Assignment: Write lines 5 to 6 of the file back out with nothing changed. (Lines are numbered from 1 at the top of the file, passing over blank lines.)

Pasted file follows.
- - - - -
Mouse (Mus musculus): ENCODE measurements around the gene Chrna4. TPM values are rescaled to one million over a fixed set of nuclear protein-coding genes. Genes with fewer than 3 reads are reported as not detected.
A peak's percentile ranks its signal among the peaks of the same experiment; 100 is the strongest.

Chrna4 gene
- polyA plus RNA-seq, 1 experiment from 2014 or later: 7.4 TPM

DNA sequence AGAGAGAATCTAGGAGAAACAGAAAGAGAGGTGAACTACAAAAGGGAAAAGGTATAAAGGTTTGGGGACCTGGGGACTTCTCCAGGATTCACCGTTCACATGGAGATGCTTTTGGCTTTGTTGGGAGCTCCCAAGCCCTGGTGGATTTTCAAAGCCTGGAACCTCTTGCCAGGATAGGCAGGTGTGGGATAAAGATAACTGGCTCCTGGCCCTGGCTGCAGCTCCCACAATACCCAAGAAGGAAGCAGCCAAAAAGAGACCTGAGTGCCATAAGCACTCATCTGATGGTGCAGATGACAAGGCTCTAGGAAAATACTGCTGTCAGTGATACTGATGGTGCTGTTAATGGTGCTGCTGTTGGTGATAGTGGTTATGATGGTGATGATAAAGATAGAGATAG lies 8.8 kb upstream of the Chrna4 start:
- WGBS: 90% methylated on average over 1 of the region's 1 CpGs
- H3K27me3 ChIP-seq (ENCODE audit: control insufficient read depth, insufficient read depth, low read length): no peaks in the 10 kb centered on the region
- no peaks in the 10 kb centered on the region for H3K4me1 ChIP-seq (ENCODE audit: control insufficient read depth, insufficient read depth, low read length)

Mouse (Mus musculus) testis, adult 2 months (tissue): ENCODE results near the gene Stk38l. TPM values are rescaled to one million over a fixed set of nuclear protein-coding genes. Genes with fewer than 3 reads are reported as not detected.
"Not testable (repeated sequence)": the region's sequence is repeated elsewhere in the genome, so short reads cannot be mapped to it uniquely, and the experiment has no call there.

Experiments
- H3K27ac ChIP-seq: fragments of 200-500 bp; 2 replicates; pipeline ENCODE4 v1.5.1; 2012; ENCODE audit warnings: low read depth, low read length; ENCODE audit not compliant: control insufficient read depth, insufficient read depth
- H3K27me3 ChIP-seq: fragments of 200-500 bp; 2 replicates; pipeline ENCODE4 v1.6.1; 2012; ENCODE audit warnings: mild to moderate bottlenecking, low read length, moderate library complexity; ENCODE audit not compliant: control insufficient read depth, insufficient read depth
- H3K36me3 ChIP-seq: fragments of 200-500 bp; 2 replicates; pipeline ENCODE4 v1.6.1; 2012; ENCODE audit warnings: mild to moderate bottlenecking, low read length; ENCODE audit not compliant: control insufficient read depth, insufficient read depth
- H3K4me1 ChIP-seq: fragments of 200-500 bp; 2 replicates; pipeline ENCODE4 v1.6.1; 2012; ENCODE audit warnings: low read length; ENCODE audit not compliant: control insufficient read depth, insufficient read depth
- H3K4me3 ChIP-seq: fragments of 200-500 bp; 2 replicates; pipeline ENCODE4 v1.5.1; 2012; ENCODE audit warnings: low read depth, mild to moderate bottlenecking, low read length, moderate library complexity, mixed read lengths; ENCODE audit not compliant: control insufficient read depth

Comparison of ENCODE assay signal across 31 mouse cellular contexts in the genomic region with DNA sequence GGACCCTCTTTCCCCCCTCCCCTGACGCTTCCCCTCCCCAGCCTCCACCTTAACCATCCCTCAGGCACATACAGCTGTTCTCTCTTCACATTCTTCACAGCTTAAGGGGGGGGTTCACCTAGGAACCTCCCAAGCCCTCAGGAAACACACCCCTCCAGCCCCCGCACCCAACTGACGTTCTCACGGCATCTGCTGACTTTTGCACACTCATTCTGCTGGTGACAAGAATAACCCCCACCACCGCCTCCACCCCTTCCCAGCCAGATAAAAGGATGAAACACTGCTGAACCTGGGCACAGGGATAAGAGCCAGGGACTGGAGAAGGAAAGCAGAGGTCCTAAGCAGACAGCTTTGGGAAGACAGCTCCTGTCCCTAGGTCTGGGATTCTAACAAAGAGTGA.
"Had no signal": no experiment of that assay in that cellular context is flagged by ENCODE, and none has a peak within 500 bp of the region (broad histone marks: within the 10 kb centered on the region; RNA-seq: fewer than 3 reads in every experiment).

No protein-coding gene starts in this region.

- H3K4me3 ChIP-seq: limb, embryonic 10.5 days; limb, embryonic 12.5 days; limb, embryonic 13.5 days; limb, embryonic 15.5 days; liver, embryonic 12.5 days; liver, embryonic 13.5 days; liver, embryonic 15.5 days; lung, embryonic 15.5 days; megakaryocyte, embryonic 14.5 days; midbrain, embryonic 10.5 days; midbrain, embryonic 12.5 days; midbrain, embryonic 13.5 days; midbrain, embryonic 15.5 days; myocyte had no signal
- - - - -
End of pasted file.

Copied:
DNA sequence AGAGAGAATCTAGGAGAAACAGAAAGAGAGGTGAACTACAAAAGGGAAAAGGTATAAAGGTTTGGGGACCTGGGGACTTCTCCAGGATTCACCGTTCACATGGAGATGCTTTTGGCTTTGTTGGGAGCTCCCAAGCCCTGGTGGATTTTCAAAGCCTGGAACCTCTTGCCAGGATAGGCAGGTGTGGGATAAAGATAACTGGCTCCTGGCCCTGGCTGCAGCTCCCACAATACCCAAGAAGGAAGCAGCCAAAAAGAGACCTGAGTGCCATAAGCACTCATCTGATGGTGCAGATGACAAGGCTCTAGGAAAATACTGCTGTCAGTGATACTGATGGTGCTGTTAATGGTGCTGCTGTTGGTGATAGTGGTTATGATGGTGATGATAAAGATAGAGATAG lies 8.8 kb upstream of the Chrna4 start:
- WGBS: 90% methylated on average over 1 of the region's 1 CpGs